The tide was low which made the swell really stand up when it met the shallows. We had to be careful not to be caught in the holes created as the water sucked back off of the rocks.
The sun gave a gentle, honey glow to everything as it sank in the late evening sky.
We don't generally paddle in the evenings. Maybe we should take more advantage of these longer days because after all, a quickie *lol* is always good.
Sunday, April 14, 2013
Saturday Dean, Peter and I drove to Avondale with the paddling destination of Bacon Cove. I don't know how Bacon Cove got its name but one thing of interest there is an angular unconformity between the Late Proterozoic rocks of the Conception Bay Group and a basal conglomerate of Cambrian age. The Cambrian period saw the explosion of various life forms that ultimately led to the evolution of the highly intelligent kayak paddler.
We put in beside the river that flows into Masons Cove that today was ...
... so calm it reflected the passage of my kayak colleagues.
We were soon out of Masons Cove and into Gasters Bay ...
... handrailing on the way to ...
... Conception Harbour to check out this sunken, rusting hulk. Its not very scenic but its a must stop. I don't think anyone paddling in the area misses out on having a look around.
We were soon on our way north again past Mugford's Head where we left calm waters to paddle in ...
... more active waters. I had checked the ocean wave model before leaving and expected some swell but yet I was surprised by the amount of water rolling into the bay. Nothing challenging just large, broad open masses of water.
We arrived at Bacon Cove landing without incident and had a lunch. Afterwards we went looking for the outcrop with the unconformity but I couldn't locate it. It was odd because I had been there before though its not unusual for me to have it right under my eyes an still not see it.
Dean and Pete launched untroubled. I made a mess of it and had a swim but more on that another time.
Back on the water, still smarting from the blow to my pride, we crossed Gasters Bay to the east side. In the distance the razorback appearance of the Blue Hills of Avondale rise 850 feet above the bay.
We set our sights on the white church in Avondale where we washed the salt out of our gear in the river, had a coffee and called it another glorious day on the water.
Check out Dean's Blog with his take on the day.
Friday, April 12, 2013
Under dramatic skies and in cold steel grey waters we did ...
... our first multiple rolls or ...
... layback skulling braces until we developed ice cream headaches and ...
... at the setting of the sun we went home to warm up. A second Thursday evening practice was in the books.
Monday, April 8, 2013
Sunday was a windy day and probably a day to stay ashore. But, when a person is determined to get on the water they will find a way. Brian, Dean, Sean and I met at St Philips where the wind was blowing from the west at 55 km with gusts well in excess of that and the sea a mass of whitecaps. I decided to shoot some video rather than take stills.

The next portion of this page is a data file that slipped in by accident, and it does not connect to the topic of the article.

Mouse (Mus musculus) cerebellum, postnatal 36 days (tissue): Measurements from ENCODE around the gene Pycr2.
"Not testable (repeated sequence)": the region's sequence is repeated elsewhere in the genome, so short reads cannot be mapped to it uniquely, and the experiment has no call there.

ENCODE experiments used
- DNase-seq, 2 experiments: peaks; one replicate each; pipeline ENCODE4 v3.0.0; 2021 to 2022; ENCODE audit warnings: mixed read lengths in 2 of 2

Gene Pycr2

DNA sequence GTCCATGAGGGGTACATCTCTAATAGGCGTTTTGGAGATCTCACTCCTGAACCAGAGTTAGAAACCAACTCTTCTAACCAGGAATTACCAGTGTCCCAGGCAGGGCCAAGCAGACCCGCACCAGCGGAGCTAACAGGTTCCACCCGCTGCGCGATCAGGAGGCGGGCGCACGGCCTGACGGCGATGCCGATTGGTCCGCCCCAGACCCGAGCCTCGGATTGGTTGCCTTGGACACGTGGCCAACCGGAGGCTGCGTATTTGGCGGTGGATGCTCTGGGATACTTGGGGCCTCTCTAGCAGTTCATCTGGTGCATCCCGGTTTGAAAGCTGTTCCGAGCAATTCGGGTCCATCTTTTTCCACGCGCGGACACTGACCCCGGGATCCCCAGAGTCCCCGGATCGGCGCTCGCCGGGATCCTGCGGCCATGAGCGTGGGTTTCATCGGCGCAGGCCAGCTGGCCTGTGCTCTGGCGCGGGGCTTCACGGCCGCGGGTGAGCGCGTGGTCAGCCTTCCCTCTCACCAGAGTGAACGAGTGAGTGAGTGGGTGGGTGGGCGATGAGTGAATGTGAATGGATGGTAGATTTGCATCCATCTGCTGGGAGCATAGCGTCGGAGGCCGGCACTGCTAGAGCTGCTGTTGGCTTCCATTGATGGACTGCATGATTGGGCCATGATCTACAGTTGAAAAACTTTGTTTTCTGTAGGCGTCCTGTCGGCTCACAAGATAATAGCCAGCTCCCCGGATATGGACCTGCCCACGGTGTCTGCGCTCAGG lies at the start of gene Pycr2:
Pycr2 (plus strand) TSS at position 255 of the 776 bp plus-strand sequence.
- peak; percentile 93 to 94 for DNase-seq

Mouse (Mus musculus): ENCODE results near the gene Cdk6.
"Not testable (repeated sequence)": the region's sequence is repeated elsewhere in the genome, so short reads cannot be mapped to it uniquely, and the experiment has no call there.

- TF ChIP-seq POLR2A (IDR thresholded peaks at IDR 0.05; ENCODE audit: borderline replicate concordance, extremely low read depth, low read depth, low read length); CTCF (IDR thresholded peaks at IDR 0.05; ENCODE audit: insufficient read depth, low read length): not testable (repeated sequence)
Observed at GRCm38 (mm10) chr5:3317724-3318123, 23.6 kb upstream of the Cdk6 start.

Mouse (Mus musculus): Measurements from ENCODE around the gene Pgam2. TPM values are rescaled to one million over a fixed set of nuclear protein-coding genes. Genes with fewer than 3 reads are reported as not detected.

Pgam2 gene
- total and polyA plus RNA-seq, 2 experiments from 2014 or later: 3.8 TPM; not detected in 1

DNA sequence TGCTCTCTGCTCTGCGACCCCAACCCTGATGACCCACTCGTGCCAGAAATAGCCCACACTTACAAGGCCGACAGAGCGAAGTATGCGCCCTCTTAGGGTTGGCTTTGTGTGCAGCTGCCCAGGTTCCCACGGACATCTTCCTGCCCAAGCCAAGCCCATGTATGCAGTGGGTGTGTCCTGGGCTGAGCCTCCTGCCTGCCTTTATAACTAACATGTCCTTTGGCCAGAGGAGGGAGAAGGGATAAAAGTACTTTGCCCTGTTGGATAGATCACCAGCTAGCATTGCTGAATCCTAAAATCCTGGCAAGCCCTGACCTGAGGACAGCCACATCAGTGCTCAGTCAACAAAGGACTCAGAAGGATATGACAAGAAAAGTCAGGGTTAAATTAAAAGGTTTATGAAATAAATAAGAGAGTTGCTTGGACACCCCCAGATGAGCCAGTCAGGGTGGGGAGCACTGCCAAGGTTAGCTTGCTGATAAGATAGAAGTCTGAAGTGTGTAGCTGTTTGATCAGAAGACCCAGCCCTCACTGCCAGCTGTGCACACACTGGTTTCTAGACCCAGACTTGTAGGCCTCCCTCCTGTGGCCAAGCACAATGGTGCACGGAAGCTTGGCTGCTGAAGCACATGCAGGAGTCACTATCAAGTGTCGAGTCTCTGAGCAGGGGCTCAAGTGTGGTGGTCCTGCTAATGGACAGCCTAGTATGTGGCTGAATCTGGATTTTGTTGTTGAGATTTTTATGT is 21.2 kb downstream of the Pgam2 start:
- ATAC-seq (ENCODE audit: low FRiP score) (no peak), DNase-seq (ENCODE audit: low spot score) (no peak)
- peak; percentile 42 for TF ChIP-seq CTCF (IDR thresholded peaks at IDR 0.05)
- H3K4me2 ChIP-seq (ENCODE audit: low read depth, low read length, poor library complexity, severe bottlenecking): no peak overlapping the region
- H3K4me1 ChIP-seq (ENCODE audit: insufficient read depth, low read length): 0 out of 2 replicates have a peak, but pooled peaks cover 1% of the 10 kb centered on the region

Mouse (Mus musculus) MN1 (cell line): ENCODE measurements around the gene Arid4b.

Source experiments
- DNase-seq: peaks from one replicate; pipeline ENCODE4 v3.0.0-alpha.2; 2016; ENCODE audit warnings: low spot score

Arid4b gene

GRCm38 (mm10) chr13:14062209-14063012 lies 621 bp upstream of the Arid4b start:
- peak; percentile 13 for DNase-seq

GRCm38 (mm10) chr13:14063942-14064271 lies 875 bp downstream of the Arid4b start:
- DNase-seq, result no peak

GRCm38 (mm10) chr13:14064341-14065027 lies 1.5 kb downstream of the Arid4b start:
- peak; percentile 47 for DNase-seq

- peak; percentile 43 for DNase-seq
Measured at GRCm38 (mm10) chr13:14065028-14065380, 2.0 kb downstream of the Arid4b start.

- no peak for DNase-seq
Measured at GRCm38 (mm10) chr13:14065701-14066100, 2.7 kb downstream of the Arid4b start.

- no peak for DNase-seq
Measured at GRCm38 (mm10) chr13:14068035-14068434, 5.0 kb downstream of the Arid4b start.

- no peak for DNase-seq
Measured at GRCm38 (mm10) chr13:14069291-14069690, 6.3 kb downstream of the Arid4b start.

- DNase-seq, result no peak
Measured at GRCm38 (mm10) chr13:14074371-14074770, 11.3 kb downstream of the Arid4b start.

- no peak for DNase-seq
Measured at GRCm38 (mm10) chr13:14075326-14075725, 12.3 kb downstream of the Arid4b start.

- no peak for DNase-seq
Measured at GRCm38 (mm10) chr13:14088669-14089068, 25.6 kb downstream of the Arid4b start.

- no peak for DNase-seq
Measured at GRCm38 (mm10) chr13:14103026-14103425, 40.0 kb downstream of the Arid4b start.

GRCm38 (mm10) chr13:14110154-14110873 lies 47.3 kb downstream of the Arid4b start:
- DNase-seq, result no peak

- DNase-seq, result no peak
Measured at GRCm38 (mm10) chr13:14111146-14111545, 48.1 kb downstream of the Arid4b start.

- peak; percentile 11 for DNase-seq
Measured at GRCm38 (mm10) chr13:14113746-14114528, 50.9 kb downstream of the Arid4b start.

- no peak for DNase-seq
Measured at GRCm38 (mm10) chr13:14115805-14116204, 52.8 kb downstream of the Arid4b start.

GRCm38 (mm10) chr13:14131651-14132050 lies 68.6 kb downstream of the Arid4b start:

I had over an hour of video that I got down to 7:14 but Blogger would only allow video files up to 100 megs so I cut it down some more and uploaded 1:23 worth. Its a teaser. The full 7:14 can be seen on Youtube. I recommend full screen.
I think it almost captures the conditions but its not the same as being there. Impossible to get the feel of the wind that made things wet for sure.
Sunday, April 7, 2013
This morning the wind was blowing at 55 kms westerly with gusts well in excess of that and the bay was a mass of whitecaps. Not fit for a day paddle but perfect for a bounce and surf rides in St. Philips. We bounced around in waves reaching 2 meters, slogged into the wind and turned tail to surf back in for an hour and a half.
I thought the conditions would make for some good video so last night I quickly made up a makeshift camera mount to capture some of today's playtime. I got over an hour worth of video which at first glance looks to be pretty interesting but will take a little time to put together being as it is my first foray into "cinematography". I'm hoping to have a clip in a day or two for my world premiere *lol*
Friday, April 5, 2013
I've waited all winter anticipating the resumption of our regular Thursday evening practices at St. Philips only to find ...
... it was still winter. A small turnout of Brian, Sean and myself were on hand to do a short paddle along the coast in a bit of chop and in a few snow flurries. It was cool.
It was exhilarating paddling in the cold and looming clouds. In the west it started to lighten ...
... but the chop did not.
Surprisingly there wasn't much wind. That is some of the most enjoyable paddling for me; a bit of action without the slog into the wind.
The setting sun was our cue to turn and head back to the cove before it got dark. I suggested we paddle out into the bay a bit in the beam seas until we were upwind from St Philips so we could catch surf rides back.
The first Thursday evening practice was in the books. It will gradually warm up, we'll get more daylight each week and more bodies will turn out. Thursday evenings are something I look forward to because rain or shine, windy or calm, we'll be out there.